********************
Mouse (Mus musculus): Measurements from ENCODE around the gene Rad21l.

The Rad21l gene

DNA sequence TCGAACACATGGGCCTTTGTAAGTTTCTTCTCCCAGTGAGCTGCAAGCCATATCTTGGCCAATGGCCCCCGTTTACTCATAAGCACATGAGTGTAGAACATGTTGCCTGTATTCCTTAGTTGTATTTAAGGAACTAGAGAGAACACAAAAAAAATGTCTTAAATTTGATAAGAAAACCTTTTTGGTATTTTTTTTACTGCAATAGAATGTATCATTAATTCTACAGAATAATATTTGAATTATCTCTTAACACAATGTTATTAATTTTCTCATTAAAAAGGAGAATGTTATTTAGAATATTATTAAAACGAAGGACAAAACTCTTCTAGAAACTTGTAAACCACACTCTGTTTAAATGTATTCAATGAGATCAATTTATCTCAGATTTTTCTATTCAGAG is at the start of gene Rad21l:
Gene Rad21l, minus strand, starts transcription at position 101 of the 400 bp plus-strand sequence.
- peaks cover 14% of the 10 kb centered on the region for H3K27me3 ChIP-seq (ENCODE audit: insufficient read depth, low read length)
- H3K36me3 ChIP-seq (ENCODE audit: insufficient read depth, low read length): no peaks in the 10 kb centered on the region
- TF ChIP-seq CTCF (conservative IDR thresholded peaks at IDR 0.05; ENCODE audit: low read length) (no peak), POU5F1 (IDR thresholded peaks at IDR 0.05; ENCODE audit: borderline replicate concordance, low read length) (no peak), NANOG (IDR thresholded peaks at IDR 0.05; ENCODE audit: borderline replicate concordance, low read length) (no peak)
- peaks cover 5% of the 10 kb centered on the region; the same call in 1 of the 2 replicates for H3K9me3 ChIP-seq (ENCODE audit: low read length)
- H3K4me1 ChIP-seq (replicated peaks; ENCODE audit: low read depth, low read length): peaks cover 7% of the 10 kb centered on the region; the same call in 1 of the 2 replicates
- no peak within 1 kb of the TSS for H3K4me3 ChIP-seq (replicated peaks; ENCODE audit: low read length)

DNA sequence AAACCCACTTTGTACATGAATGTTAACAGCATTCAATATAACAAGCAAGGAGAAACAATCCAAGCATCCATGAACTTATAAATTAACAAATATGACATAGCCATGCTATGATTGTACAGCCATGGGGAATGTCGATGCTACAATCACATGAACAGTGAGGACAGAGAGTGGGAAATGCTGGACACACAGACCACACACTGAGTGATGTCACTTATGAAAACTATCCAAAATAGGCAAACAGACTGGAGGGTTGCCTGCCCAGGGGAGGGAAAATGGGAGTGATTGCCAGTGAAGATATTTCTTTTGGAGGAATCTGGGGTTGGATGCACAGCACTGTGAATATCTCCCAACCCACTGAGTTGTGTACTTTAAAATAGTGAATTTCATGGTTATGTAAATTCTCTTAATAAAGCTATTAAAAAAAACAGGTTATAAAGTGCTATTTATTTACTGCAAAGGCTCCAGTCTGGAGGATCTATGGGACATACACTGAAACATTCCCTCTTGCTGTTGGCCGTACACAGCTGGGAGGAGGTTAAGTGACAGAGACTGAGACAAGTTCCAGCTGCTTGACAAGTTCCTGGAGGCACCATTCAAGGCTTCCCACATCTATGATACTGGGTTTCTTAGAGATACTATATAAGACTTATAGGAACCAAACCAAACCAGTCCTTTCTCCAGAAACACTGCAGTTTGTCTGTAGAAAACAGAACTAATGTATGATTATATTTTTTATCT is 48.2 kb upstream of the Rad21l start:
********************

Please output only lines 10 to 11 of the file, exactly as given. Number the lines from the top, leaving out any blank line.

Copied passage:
- no peak within 1 kb of the TSS for H3K4me3 ChIP-seq (replicated peaks; ENCODE audit: low read length)

DNA sequence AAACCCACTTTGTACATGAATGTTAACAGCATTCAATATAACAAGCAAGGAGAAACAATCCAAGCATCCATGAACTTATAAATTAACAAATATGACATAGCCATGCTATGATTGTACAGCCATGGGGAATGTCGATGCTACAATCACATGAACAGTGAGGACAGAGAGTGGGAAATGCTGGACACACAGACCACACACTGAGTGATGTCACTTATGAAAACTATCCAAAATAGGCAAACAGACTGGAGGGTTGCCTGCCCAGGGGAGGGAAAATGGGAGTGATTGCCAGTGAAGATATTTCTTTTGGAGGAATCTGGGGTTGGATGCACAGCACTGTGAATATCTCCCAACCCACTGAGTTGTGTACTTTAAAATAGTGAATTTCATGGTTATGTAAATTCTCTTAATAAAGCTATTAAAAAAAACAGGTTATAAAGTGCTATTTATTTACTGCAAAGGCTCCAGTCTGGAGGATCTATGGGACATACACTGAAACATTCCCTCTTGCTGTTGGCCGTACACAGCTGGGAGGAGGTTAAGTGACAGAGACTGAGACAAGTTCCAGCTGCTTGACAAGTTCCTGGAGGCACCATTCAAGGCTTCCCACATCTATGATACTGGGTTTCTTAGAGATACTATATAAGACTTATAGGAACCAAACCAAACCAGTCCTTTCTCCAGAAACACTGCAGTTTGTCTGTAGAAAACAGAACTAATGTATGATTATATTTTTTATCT is 48.2 kb upstream of the Rad21l start: